Teaching Philosophy


Teaching is central to what we do in the academy. My philosophy of teaching continues to be based on a long-range strategic plan designed to increase exposure to research and management challenges, while retaining a strong theoretical and practical platform.


I believe that a key goal of an educator should be to enlighten students and help them transition into adulthood. I make every effort to be available for my students and meet their individual needs. This includes creating an environment of mutual respect between the teacher and the students. As is true of other good teachers I have encountered, I also try to engage my students, make efforts to motivate them to learn, and strive hard to resolve their problems. I am a strong believer in quality of education. My definition of “quality” includes not only relevant state-of-the-art of subject materials, but also the other broader issues of a university education, such as critical thinking, ability to work in teams, and professional and personal ethics. My classroom approach is to design innovative assignments where I am able to interact with students one-on-one and in groups. In essence, I make efforts to create and demonstrate a personalized, ethical, and “learning friendly” environment for my students.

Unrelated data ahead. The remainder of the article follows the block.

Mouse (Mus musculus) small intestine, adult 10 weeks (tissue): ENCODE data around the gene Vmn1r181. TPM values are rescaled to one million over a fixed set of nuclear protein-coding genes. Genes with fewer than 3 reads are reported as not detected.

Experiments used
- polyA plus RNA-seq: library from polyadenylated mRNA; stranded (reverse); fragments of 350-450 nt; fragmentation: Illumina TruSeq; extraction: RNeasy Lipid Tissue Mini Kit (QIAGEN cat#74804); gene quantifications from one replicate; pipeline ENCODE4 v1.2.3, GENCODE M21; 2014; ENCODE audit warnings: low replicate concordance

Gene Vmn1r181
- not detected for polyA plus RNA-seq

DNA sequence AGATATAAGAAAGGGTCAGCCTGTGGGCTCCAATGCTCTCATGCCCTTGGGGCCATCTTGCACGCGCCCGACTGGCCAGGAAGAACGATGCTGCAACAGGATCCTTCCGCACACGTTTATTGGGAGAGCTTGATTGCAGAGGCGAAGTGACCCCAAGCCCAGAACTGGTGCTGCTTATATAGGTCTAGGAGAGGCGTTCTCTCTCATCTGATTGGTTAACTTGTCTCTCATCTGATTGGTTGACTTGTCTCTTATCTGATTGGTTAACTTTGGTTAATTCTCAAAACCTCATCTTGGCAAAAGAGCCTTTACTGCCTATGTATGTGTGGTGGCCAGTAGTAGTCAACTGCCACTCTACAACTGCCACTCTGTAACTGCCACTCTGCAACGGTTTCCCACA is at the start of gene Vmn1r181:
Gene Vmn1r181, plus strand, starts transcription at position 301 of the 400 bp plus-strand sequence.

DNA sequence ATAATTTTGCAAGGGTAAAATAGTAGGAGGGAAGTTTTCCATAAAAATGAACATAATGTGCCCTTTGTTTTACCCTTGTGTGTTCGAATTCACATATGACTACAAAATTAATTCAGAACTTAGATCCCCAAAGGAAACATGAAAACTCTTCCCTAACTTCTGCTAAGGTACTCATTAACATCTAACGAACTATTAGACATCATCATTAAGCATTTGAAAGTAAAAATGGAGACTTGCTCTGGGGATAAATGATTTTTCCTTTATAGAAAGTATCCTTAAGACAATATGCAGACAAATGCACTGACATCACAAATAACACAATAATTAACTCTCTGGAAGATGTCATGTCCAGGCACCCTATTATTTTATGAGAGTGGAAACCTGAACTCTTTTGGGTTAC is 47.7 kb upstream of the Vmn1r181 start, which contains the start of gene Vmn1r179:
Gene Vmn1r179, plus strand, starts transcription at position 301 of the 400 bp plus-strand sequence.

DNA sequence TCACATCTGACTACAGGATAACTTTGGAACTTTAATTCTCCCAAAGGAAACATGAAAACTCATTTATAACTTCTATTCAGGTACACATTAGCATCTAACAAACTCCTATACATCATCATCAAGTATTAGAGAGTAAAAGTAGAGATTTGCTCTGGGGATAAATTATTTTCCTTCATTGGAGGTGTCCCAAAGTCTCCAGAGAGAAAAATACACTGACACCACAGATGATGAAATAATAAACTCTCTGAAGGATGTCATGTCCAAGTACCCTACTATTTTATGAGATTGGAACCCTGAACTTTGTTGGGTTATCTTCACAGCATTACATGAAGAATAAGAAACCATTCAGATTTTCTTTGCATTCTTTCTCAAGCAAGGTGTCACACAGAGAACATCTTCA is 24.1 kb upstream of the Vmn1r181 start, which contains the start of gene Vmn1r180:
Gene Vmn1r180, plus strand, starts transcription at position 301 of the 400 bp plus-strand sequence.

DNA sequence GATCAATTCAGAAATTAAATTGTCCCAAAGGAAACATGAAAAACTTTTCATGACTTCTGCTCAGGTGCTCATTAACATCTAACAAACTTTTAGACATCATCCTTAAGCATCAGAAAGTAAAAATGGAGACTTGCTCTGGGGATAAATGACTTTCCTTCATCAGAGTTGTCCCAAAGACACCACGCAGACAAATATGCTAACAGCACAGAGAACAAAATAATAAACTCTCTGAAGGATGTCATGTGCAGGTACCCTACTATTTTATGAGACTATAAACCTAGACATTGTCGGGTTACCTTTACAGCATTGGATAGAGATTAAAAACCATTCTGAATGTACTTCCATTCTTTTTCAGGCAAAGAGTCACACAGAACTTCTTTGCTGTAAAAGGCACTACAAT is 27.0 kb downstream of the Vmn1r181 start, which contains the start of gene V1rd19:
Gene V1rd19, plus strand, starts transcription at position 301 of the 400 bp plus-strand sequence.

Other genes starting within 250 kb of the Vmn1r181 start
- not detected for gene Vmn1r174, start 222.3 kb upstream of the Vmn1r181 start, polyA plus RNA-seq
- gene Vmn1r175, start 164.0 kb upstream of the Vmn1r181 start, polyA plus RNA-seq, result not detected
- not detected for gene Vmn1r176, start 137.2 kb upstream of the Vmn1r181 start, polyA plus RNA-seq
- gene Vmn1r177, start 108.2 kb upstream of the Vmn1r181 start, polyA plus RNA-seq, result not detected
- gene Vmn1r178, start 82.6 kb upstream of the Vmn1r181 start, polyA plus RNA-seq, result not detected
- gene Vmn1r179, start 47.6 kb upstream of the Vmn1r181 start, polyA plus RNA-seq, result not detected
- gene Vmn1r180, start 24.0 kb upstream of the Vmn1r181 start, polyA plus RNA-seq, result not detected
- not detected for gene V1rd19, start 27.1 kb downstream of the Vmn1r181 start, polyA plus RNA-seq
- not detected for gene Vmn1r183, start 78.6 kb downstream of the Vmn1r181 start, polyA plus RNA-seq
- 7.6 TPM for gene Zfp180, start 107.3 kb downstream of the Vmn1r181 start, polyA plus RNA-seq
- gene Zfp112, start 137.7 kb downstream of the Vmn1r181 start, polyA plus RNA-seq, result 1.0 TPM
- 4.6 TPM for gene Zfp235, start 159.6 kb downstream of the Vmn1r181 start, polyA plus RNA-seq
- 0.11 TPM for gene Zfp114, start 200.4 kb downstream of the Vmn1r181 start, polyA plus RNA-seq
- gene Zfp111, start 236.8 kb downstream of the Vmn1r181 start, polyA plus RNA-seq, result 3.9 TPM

I think students should be encouraged to question what they have learned and challenged to uplift their standards constantly. My syllabi and assignment sheets are clear and extensive. I incorporate use of visual materials from C-SPAN and other sources when appropriate. Graduate and undergraduate curriculum development is reflected in continuing upgrading of the existing courses and efforts to increase appropriate examples illustrating individual dignity, minority contributions and multi-cultural diversity.


I also actively encourage student participation beyond the classroom and stress the value of internships, outside lectures, and student national competitions. Teaching and research are also complementary. Research informs and guides teaching, while through teaching one can discover intriguing ideas and develop new research topics. Graduate student theses and published articles are evolving out of papers originally prepared for advanced classes I’ve directed.


Another goal is to work with other faculty to develop collegiality, collaboration, and interdisciplinary sharing.


In sum, I am deeply committed to faculty excellence and I value the enthusiastic participation of students. My participatory teaching style is both challenging and encouraging, focused on helping students develop their critical thinking, listening, and writing skills. All of my public relations, advertising, and other business-oriented courses give my students the opportunity to do legitimate work so that each student has evidence of professional skills. These can then be compiled into a portfolio and shown at future employment interviews. Over the years, students have repeatedly told me that these course assignments are impressive to potential employers.


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